Crop Biotech Update

UCLA Scientists Develop New Approach to Understand Plant Growth

March 8, 2017
Scientists from the University of California, Los Angeles (UCLA) came up with a mathematical equation to compute leaf mass area that will help identify what controls plant behaviors based on their cells. The research findings are published in Ecology Letters.

"The great diversity of leaves in size, shape and color is dazzling, and yet, it is nothing as compared to the diversity of cells and tissues inside," said Lawren Sack, a professor of ecology and evolutionary biology and senior author of the study. "However, we have lacked equations to relate this inner diversity to overall leaf behavior in an exact way."

Doctoral student and lead author of the study, Grace John, did a comprehensive study of the anatomy of 11 plant species, including iconic species from many ecosystems such as hollywood and a species of tea from Japan. She measured the cross-sections for the sizes and number of cells of the various tissues in the leaf, and stained whole leaves to measure their vein tissues. They used the measurements to develop a theoretical approach that can predict the leaf mass area with significant precision.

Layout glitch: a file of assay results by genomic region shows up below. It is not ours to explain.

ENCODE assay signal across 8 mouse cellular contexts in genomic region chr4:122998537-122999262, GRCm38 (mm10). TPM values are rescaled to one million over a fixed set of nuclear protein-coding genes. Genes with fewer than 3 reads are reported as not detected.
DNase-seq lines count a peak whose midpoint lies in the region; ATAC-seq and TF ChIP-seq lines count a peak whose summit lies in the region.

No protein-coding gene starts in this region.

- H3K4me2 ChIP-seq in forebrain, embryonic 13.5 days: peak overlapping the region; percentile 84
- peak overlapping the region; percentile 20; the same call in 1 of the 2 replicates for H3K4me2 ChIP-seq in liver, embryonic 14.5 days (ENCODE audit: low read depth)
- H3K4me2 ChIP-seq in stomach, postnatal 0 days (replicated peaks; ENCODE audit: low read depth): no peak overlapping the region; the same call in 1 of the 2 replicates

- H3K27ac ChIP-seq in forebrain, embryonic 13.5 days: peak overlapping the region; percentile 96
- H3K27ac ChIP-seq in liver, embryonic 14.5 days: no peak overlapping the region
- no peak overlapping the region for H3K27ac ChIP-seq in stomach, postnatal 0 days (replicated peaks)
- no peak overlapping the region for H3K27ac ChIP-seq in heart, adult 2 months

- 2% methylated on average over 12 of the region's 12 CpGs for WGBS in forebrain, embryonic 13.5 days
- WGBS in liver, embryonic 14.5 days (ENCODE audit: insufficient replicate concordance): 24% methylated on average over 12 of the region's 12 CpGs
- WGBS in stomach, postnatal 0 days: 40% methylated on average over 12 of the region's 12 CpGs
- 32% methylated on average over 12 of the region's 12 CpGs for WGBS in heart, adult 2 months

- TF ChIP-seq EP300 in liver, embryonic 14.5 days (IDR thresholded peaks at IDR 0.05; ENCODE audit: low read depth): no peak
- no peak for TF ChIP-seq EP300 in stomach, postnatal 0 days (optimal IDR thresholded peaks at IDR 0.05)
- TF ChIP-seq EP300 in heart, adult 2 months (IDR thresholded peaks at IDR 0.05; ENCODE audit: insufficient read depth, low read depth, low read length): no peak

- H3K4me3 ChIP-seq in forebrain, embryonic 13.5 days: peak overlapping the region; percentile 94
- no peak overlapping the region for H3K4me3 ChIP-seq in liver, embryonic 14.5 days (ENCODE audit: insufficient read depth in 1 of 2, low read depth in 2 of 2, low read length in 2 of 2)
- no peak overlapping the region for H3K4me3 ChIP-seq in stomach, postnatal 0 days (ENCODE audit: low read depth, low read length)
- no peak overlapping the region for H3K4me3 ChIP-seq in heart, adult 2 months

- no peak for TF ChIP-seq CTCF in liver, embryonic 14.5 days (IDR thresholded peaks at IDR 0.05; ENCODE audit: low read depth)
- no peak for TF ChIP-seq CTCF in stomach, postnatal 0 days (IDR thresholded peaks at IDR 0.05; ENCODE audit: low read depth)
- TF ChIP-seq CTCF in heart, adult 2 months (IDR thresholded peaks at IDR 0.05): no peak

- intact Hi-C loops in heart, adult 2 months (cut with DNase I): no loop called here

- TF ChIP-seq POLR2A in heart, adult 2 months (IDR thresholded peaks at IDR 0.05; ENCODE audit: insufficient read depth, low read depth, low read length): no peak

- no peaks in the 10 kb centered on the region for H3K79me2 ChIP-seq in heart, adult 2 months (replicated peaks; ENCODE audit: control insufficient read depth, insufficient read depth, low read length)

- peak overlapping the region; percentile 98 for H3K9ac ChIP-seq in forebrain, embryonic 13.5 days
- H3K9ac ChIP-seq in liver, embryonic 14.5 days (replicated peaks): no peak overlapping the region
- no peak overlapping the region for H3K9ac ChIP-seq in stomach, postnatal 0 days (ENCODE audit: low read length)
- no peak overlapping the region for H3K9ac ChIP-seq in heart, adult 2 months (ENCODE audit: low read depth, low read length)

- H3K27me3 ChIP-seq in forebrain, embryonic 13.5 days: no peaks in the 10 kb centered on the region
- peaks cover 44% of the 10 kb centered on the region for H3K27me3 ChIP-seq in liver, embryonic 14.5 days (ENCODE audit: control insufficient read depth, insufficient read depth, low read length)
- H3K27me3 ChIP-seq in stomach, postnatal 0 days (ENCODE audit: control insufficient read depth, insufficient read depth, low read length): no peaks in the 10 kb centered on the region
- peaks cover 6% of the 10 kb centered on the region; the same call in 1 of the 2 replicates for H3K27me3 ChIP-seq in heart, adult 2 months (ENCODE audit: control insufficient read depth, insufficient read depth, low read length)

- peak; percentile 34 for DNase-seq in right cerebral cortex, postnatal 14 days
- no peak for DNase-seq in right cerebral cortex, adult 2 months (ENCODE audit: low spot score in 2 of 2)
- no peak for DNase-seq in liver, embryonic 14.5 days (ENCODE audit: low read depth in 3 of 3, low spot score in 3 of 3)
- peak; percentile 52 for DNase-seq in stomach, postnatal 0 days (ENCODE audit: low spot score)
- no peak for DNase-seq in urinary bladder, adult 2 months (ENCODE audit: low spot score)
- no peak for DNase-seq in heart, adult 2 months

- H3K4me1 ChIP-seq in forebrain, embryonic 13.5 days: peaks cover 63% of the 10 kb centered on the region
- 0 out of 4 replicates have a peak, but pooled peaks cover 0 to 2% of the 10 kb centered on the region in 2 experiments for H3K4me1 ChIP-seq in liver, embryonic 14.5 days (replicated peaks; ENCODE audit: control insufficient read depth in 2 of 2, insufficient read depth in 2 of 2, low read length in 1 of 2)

According to Sacks, the implications of such equations are massive. A lower leaf mass area usually leads to greater plant growth and productivity, while higher leaf mass area can add to stress tolerance. Thus, the new approach can help elucidate how the differences in cell characteristics among species impact yield and tolerance to environmental stresses brought about by climate change.

Read the news release from UCLA.